|About this Recording
8.110751 - CARUSO, Enrico: Complete Recordings, Vol. 10 (1916-1917)
Complete Recordings, Volume 10
Before the disruption of World War I, the regular pattern of Caruso’s existence had been to spend the autumn and winter in New York singing in ten or a dozen operas at the Met, and then to cross the Atlantic to work in Europe through the spring and summer. Holidays, if they came at all, were generally brief affairs. Even after war had closed the European opera houses, there were other calls on Caruso’s services. The summers of both 1915 and 1917 saw him in South America, where audiences were prepared to pay more than $30 a ticket to hear him sing, in today’s money, probably at least $1000. The tenor’s fees for each performance were correspondingly enormous.
In 1916, however, Caruso chose to forgo the financial rewards and take a prolonged break from work. He was almost certainly exhausted, perhaps also concerned by worries about his health, in particular the recurrent headaches which increasingly plagued his life. It proved a rare opportunity to unwind and enjoy the pleasures of his estate at Bellosguardo, near Florence, while catching up on the lives of his two sons. Nearly seventy years later, the younger one, Enrico Jr, created an invaluable memoir of his father which includes this picture of Caruso away from the crowds:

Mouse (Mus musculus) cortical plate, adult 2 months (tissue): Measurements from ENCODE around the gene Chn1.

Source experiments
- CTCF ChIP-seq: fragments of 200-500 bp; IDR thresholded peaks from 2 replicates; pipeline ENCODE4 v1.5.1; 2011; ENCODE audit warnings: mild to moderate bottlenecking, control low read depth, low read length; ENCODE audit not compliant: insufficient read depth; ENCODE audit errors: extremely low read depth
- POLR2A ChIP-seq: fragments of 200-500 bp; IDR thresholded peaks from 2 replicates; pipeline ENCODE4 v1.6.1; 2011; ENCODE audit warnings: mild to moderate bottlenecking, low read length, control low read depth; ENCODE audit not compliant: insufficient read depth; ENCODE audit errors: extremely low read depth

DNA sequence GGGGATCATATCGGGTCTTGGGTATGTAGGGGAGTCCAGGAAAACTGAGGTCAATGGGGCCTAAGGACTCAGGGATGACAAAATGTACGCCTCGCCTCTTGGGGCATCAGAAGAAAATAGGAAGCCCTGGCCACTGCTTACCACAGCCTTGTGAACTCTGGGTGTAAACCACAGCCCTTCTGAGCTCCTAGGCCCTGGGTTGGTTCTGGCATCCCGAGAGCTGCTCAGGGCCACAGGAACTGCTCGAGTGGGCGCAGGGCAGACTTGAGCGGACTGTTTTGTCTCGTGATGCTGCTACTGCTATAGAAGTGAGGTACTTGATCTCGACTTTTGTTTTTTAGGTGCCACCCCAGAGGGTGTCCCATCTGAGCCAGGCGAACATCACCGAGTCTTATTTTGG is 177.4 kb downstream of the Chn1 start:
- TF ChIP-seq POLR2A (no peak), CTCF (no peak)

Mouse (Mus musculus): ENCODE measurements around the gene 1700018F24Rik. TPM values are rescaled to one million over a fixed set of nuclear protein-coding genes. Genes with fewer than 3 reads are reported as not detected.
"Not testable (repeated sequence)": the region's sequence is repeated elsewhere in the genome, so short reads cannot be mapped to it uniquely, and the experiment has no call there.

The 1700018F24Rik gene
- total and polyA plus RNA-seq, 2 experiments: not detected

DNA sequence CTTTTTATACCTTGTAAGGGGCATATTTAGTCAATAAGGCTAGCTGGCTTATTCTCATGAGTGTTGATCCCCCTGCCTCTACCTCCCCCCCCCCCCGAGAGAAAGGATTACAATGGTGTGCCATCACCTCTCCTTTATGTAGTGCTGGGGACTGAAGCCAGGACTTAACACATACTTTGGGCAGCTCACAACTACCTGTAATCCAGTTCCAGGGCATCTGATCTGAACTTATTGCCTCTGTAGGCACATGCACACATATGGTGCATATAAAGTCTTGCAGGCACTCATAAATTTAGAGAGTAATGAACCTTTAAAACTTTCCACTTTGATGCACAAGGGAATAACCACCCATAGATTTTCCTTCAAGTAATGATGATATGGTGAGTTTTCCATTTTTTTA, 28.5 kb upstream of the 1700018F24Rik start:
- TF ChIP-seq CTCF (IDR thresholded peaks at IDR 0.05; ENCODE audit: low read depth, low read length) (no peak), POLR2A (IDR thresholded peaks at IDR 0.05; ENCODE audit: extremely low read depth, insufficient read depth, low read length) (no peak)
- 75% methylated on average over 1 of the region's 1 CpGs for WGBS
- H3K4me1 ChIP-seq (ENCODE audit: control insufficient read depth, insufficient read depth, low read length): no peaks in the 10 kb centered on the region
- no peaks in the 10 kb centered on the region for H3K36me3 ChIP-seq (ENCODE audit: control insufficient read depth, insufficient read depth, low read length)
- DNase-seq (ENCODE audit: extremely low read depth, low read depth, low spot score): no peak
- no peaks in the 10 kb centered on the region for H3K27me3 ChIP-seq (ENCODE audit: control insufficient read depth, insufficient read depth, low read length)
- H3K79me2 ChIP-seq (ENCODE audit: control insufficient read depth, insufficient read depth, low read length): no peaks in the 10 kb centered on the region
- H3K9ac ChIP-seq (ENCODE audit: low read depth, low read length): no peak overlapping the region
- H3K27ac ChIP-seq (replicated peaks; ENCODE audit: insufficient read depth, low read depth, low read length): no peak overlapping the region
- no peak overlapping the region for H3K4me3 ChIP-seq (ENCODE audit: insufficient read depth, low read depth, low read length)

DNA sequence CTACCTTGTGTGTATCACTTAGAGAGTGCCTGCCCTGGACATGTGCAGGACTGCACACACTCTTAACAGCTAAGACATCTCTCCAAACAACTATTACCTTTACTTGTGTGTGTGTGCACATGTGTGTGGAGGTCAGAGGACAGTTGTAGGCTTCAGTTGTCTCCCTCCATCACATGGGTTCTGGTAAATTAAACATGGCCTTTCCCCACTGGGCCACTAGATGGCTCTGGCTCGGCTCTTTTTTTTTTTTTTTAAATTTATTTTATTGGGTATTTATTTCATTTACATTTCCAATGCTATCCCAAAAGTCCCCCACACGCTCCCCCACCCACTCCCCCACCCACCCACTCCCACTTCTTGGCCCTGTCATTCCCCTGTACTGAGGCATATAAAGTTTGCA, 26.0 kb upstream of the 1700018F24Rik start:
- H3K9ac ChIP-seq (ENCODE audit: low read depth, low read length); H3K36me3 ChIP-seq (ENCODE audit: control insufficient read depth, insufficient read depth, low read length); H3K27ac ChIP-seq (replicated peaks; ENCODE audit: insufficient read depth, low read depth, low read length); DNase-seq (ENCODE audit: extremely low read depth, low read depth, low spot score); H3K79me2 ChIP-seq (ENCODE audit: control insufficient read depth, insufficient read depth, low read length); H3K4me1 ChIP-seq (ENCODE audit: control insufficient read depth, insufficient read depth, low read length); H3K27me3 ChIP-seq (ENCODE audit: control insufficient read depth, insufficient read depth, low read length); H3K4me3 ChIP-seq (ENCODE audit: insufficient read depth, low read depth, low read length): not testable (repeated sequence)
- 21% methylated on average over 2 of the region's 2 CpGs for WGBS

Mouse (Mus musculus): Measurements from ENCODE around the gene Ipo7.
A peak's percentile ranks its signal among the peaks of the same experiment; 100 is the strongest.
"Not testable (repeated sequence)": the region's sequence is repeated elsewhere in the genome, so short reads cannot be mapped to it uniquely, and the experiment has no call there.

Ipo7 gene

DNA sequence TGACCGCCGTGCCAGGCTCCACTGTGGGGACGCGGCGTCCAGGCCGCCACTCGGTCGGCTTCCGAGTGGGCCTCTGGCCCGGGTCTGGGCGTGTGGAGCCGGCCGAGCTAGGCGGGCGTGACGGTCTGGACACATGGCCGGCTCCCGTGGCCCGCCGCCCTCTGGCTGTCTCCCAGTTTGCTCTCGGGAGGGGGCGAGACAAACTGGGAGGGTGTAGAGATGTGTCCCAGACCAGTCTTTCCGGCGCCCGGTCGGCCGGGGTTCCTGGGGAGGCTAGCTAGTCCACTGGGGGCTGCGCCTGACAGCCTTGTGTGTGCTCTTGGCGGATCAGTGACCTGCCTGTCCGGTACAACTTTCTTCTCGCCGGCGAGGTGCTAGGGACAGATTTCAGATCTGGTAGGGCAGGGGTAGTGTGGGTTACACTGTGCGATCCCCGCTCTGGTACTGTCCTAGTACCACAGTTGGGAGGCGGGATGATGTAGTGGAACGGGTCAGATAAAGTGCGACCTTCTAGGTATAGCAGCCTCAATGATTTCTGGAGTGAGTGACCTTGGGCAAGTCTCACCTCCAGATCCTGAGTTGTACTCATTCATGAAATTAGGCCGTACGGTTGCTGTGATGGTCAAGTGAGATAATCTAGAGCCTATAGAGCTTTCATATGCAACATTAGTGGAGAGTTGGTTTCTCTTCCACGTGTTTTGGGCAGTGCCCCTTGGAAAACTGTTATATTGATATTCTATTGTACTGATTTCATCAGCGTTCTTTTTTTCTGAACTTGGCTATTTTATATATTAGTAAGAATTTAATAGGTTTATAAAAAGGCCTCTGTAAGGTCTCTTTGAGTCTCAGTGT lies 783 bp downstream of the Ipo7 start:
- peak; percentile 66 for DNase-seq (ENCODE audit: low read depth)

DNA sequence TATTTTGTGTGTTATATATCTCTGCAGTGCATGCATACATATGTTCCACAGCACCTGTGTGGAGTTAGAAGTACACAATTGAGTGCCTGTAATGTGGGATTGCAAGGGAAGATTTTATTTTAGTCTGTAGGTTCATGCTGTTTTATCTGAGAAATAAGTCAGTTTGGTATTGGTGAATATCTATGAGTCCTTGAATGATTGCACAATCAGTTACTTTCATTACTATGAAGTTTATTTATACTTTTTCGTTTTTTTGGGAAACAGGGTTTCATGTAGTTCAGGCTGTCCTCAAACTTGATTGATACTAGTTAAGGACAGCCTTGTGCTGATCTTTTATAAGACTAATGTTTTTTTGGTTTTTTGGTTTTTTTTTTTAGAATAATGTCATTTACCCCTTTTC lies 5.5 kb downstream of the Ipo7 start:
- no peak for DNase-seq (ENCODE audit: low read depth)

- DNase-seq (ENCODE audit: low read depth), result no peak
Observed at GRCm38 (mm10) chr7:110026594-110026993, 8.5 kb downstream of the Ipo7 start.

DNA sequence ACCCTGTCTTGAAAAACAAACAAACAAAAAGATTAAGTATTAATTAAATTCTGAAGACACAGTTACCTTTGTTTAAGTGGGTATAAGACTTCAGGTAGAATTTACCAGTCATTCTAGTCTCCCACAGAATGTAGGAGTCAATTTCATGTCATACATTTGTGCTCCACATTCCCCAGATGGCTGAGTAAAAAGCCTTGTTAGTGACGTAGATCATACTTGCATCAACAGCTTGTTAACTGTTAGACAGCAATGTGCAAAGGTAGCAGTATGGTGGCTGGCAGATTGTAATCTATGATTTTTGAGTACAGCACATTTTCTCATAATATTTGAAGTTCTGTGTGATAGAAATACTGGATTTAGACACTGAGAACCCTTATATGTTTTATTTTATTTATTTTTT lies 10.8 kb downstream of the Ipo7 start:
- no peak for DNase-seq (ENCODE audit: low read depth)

At the beginning of this summer, Papa tried to forget all about singing. He loved to work with his hands and often did, side by side with the workmen. He also read magazines, sketched, and painted. He would draw anything: the family, the sheep, workmen, guests, clouds floating in the azure heavens. It was wonderful how he could transform the most mundane subjects into fantastic images.
Enrico Jr also makes it clear that in Caruso’s case, resting had nothing to do with inactivity:
Except during his daily baths, Father never relaxed. It was not in his nature to be idle. He always had to be occupied with something, whether it was music, friends, women, drawing, stamps, newspaper clippings, building a presepio, gardening, socialising, eating, or just reading the newspapers. He was neither restless nor overcharged with nervous energy, but simply a dynamic person, full of vitality and creative force which sought some outlet every minute of the day.
At this stage of his career, Caruso was prey to worries about his professional future. However magnificent his performance, however rapturous the audience’s reception, he suspected the critics were always waiting to seize on the first signs of any decline in his powers. In 1917, after a performance of Pagliacci in Rio de Janeiro was greeted by bad notices, Caruso complained irritably in a letter to Ada Giachetti (mother of his son Enrico) of those critics who said he was not the singer he had been fourteen years earlier: ‘What jackasses. I know that too, but the difference is that I sing better today than I did then.’